For What Damages Am I Entitled if Sepsis Was Caused by Medical Malpractice?
Sepsis is an extremely serious medical condition that can take a significant amount of time to recover from, even if it was caught early. After you have been released from the hospital, you may experience a range of symptoms, including fatigue, aches and pains, loss of appetite, breathlessness, and difficulty sleeping. In some cases, the trauma of the experience can cause you to feel anxious, depressed, frustrated, and unable to complete simple, everyday tasks. This may prevent you from being able to return to work or regain normal daily activities. In addition, the costs associated with the time spent in the hospital and the follow-up medical care are extremely costly. A successful medical malpractice claim will ensure that you receive the following damages:
- All medical expenses associated with the condition, including hospitalization, doctor visits, prescription medications, and physical therapy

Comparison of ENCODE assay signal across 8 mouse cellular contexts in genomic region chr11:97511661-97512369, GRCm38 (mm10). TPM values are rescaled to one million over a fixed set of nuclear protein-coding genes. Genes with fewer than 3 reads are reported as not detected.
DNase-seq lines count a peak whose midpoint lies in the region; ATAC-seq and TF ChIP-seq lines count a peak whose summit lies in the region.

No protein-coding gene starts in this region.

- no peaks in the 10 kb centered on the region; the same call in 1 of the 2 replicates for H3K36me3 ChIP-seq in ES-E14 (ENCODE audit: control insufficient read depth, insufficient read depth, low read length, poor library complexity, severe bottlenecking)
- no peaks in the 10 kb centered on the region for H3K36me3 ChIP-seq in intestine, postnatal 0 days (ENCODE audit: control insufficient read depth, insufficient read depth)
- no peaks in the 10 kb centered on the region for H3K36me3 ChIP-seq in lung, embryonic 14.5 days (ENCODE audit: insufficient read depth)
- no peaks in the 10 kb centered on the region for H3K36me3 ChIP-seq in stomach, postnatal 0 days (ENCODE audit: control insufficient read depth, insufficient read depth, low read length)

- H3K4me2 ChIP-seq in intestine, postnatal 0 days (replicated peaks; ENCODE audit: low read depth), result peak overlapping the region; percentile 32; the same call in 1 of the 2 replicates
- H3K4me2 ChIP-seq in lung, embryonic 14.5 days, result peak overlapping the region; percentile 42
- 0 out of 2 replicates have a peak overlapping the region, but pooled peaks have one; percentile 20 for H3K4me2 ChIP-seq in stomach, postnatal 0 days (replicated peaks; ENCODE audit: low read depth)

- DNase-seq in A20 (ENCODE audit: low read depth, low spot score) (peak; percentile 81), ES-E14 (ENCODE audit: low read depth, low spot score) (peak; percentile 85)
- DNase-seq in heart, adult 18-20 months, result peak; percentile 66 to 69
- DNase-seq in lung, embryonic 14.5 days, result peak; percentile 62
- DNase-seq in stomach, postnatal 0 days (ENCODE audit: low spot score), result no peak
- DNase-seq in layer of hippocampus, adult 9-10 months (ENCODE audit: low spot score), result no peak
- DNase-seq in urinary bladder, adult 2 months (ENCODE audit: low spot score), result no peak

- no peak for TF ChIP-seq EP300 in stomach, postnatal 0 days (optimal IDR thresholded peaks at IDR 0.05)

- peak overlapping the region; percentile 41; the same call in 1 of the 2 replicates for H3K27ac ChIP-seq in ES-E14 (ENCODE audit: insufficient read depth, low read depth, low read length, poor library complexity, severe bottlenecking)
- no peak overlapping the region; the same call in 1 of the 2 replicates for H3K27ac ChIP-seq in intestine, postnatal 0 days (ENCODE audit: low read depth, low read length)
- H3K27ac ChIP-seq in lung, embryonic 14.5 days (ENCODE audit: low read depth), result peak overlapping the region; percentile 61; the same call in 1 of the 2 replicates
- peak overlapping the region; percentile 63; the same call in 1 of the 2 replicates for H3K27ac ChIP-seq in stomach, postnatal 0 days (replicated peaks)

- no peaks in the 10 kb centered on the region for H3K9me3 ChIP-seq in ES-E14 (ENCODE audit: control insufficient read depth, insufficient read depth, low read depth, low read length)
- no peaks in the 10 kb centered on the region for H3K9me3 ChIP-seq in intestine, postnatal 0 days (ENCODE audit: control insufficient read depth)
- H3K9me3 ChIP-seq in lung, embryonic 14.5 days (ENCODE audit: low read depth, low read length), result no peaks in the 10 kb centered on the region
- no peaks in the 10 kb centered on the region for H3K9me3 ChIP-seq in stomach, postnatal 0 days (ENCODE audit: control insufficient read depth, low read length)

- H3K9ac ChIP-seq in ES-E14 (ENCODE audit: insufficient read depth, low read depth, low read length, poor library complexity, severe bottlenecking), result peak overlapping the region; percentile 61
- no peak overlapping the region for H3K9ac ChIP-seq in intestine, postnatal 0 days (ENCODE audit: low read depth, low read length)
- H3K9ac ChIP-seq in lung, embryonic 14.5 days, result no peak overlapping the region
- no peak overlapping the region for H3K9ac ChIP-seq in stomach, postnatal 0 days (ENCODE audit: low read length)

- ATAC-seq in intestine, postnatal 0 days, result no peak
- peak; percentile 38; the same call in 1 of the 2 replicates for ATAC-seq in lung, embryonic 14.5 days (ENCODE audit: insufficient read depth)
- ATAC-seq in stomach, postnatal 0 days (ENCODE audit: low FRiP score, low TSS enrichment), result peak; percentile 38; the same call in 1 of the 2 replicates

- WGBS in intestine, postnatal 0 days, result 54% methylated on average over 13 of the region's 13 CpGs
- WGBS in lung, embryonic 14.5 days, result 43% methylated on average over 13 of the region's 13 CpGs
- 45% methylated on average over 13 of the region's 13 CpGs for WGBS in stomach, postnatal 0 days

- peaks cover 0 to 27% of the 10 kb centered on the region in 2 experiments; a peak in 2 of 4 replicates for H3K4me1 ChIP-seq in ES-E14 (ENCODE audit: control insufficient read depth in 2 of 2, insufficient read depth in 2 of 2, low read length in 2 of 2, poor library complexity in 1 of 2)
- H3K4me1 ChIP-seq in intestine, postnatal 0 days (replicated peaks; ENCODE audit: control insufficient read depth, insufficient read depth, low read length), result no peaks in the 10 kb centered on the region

- Lost wages, including future loss of earning capacity
- Pain and suffering
- Loss of consortium
- Loss of enjoyment of life
- Wrongful death benefits if a family member suffered from a fatal case of sepsis or septic shock
Baltimore Medical Malpractice Lawyers at LeViness, Tolzman & Hamilton Seek Justice for Victims of Sepsis-Related Malpractice
If you or a family member developed sepsis while under the care of a health care professional, do not hesitate to contact the Baltimore medical malpractice lawyers at LeViness, Tolzman & Hamilton. We will conduct a thorough investigation into the details of your case, determine who is liable for your injuries, and secure the financial compensation for which you are entitled. Protecting your rights is our top priority. We will continue to fight for you until you are completely satisfied. To schedule a free, confidential consultation, call us today at 800-547-4LAW (4529) or contact us online.
Our offices are conveniently located in Baltimore, Columbia, Glen Burnie, and Prince George’s County, where we represent victims throughout Maryland, including those in Anne Arundel County, Carroll County, Harford County, Howard County, Montgomery County, Prince George’s County, Queen Anne’s County, Maryland’s Western Counties, Southern Maryland and the Eastern Shore, as well as the communities of Catonsville, Essex, Halethorpe, Middle River, Rosedale, Gwynn Oak, Brooklandville, Dundalk, Pikesville, Parkville, Nottingham, Windsor Mill, Lutherville, Timonium, Sparrows Point, Ridgewood, and Elkridge.